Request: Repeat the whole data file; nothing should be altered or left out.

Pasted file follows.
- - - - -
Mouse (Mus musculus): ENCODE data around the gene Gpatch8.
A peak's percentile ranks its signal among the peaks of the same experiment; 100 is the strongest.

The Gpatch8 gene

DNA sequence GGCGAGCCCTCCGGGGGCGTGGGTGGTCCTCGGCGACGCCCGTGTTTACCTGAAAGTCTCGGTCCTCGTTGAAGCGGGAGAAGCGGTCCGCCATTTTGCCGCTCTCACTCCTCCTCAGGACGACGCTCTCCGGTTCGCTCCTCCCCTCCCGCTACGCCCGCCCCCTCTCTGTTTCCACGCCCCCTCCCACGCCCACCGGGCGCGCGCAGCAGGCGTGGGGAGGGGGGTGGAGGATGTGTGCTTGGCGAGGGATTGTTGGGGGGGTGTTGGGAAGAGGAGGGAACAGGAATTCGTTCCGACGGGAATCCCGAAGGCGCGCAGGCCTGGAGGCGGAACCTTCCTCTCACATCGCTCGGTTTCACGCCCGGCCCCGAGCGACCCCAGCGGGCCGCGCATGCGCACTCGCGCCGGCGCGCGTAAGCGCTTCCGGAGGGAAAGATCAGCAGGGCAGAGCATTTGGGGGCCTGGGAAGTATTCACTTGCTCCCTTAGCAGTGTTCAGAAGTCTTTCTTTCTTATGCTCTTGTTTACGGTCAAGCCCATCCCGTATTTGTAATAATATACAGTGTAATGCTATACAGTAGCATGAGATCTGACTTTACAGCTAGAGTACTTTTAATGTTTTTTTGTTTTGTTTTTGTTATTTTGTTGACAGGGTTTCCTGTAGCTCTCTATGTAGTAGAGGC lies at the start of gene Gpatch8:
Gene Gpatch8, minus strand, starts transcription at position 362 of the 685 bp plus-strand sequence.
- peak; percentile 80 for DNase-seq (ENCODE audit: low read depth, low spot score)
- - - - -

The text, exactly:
Mouse (Mus musculus): ENCODE data around the gene Gpatch8.
A peak's percentile ranks its signal among the peaks of the same experiment; 100 is the strongest.

The Gpatch8 gene

DNA sequence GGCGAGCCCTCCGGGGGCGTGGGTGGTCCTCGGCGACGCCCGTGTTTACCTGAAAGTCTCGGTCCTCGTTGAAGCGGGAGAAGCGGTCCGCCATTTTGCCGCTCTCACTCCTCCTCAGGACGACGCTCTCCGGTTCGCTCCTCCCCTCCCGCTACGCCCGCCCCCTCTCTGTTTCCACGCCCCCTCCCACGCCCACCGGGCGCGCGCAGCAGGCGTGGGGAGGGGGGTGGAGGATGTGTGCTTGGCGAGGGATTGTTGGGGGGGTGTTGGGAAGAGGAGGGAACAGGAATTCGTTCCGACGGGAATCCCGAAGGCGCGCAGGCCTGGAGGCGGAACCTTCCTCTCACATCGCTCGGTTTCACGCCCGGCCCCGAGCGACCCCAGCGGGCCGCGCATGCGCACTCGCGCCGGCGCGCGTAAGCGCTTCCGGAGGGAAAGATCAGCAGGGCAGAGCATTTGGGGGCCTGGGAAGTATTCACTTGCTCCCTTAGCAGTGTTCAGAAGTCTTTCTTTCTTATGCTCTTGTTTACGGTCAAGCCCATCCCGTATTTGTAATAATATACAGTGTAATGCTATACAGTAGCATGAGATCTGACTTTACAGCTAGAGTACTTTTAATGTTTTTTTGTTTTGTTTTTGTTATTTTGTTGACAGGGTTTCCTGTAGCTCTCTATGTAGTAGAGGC lies at the start of gene Gpatch8:
Gene Gpatch8, minus strand, starts transcription at position 362 of the 685 bp plus-strand sequence.
- peak; percentile 80 for DNase-seq (ENCODE audit: low read depth, low spot score)